Perhaps it is assumed that because the debates on these topics have subsided, there is simply nothing left to discuss. Indeed, secular culture assumes the acceptance of same-sex unions as universal. It turns now towards transgenderism, among other issues. Discussions surrounding the nature of marriage as a union between one man and one woman have gone extinct from the public, including at the University of Notre Dame; now, debates rage regarding the definitions of “man” and “woman.”
The university may believe that she navigates the issue well, but she in fact simultaneously professes Catholic teaching and espouses a secular movement in opposition to the Church’s position. The result? Incoherence. While the university’s decisions may be motivated by genuine good will, diligent attention to love of neighbor, and desire to evoke a nuanced understanding, the apparently whole-hearted espousal of the secular LGBT agenda leaves many members of the Notre Dame community confused and concerned.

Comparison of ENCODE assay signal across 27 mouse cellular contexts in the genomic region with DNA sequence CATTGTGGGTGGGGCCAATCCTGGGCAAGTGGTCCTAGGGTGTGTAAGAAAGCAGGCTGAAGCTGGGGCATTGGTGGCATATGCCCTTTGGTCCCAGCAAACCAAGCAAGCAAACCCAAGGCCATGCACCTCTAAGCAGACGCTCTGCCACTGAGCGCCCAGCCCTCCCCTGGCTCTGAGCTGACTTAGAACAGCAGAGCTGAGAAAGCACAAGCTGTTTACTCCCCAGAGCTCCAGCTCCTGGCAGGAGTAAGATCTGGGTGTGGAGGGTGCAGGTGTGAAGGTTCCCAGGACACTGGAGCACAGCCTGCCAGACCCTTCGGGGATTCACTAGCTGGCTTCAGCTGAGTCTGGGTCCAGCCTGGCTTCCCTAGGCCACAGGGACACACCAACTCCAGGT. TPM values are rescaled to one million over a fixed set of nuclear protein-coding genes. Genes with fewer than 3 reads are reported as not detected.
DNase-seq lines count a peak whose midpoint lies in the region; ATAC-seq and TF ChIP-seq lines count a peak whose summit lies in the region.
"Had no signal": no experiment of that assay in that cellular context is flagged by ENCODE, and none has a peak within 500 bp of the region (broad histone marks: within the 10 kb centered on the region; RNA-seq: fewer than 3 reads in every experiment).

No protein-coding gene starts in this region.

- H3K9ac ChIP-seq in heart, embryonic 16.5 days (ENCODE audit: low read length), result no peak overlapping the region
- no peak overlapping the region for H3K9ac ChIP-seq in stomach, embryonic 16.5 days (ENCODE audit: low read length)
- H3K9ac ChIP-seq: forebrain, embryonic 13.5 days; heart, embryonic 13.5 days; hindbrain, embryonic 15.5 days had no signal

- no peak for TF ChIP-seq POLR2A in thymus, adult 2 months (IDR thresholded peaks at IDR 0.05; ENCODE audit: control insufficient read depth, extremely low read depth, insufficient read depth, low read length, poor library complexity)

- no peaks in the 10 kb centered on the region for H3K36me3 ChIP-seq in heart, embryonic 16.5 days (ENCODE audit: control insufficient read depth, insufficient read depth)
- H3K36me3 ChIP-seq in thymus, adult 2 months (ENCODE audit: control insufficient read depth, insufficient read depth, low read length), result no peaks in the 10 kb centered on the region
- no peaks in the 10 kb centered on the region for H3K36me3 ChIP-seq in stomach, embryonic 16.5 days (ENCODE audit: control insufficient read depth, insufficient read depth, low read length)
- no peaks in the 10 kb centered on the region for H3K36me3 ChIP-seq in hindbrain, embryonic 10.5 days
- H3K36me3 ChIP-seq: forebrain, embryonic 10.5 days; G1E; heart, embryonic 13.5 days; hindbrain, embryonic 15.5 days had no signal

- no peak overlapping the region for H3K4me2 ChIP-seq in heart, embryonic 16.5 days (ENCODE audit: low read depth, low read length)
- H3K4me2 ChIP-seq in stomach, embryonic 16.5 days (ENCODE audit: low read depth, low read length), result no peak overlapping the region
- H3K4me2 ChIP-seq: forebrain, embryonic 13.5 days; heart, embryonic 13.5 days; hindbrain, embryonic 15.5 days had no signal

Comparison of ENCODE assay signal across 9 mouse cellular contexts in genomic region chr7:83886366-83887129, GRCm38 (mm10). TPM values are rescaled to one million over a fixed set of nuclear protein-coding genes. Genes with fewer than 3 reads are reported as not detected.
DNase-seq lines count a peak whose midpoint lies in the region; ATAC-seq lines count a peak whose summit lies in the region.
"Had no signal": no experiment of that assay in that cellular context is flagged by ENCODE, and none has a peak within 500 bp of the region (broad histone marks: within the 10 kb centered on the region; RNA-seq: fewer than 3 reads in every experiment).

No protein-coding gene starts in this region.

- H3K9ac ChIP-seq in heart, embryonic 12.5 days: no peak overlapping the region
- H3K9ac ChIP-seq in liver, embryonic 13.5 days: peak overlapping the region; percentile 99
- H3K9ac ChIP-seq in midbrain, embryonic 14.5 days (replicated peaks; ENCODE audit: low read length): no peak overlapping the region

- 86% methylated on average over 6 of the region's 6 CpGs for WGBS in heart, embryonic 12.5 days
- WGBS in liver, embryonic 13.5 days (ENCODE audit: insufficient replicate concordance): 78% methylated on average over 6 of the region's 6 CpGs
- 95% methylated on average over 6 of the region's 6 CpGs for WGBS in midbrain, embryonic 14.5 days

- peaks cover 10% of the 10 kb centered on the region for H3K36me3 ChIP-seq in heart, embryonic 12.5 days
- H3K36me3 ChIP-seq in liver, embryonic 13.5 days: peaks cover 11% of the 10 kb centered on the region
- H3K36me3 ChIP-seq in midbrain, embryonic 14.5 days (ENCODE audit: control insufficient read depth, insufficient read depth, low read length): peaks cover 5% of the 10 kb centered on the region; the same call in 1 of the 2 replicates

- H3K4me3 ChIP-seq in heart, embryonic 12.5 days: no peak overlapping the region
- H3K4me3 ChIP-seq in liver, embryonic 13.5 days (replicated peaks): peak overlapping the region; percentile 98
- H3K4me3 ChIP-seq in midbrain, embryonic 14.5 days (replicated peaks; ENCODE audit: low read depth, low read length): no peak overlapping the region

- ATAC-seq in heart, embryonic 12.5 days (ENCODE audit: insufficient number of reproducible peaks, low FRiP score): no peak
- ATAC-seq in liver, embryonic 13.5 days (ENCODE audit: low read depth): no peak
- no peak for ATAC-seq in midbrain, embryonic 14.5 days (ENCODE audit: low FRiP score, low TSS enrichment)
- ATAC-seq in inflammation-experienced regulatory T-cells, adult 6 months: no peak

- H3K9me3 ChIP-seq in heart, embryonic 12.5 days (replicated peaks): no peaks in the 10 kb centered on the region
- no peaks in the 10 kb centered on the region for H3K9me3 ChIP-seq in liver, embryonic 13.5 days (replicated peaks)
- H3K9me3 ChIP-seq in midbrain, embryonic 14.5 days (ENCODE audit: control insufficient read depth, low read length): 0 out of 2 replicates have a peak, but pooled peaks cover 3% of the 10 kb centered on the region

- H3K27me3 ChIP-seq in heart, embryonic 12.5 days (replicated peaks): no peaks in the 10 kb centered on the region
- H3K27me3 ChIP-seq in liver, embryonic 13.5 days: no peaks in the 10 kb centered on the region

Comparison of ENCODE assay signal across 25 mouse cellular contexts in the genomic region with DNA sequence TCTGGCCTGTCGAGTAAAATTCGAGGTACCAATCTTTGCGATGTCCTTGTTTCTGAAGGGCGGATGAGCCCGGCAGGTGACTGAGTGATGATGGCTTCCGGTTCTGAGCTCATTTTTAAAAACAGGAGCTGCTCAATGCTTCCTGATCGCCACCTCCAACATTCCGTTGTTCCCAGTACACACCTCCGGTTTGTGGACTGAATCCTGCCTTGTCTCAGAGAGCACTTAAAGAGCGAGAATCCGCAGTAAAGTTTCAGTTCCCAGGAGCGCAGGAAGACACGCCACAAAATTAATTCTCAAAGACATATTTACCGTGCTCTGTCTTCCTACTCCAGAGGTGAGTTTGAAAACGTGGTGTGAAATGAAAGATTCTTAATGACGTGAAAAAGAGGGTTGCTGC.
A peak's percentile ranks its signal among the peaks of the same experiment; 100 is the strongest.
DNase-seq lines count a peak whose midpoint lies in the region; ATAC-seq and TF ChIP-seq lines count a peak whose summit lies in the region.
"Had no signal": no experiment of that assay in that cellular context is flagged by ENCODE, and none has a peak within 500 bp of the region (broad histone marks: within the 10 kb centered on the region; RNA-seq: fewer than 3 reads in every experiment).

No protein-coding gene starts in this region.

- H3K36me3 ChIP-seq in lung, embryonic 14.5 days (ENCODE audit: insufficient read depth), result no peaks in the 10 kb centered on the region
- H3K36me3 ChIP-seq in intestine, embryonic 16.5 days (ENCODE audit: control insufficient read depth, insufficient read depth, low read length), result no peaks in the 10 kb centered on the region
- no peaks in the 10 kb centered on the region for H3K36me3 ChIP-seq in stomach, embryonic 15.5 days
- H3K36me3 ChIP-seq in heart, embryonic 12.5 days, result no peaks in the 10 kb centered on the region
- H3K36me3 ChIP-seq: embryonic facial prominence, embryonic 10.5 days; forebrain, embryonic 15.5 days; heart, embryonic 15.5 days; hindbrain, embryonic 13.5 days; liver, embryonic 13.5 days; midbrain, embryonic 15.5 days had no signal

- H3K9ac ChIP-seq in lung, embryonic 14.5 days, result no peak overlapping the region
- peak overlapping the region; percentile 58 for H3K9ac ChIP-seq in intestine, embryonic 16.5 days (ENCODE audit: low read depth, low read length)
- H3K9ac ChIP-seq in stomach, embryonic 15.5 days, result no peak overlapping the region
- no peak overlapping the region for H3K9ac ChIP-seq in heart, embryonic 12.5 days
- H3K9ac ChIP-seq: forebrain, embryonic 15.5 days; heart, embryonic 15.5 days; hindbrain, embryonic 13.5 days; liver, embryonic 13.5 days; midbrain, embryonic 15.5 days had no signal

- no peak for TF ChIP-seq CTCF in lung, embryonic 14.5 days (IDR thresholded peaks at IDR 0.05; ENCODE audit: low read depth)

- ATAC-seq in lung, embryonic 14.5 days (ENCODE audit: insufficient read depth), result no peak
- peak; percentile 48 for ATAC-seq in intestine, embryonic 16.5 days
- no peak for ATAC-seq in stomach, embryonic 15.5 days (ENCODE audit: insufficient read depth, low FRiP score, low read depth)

In 2012, the university published the pastoral plan “Beloved Friends and Allies,”which articulates the framing paradigm for “the support, holistic development and formation of students who identify as GLBTQ [sic], as well as their heterosexual friends and allies.” The pastoral plan repeatedly emphasizes that the university’s “goals and objectives, as well as its programs and initiatives, are consonant with the teachings of the Roman Catholic Church.” The plan extensively cites the Catechism, as well as USCCB documents regarding ministry to LGBT individuals, affirming the natural law tradition of the Church’s teaching that “sexuality is ordered to the conjugal love of man and woman.” This document remains an active and relevant part of the university’s engagement with the LGBT community.
But, the university announced its decision to extend employment benefits to legally married same-sex couples in 2014. The university did so without coercion of civil law. University president Fr. John Jenkins praised this decisionas an effort undertaken “to provide support and welcome gay and lesbian members of our community.” He stated, “These efforts must not and will not flag.”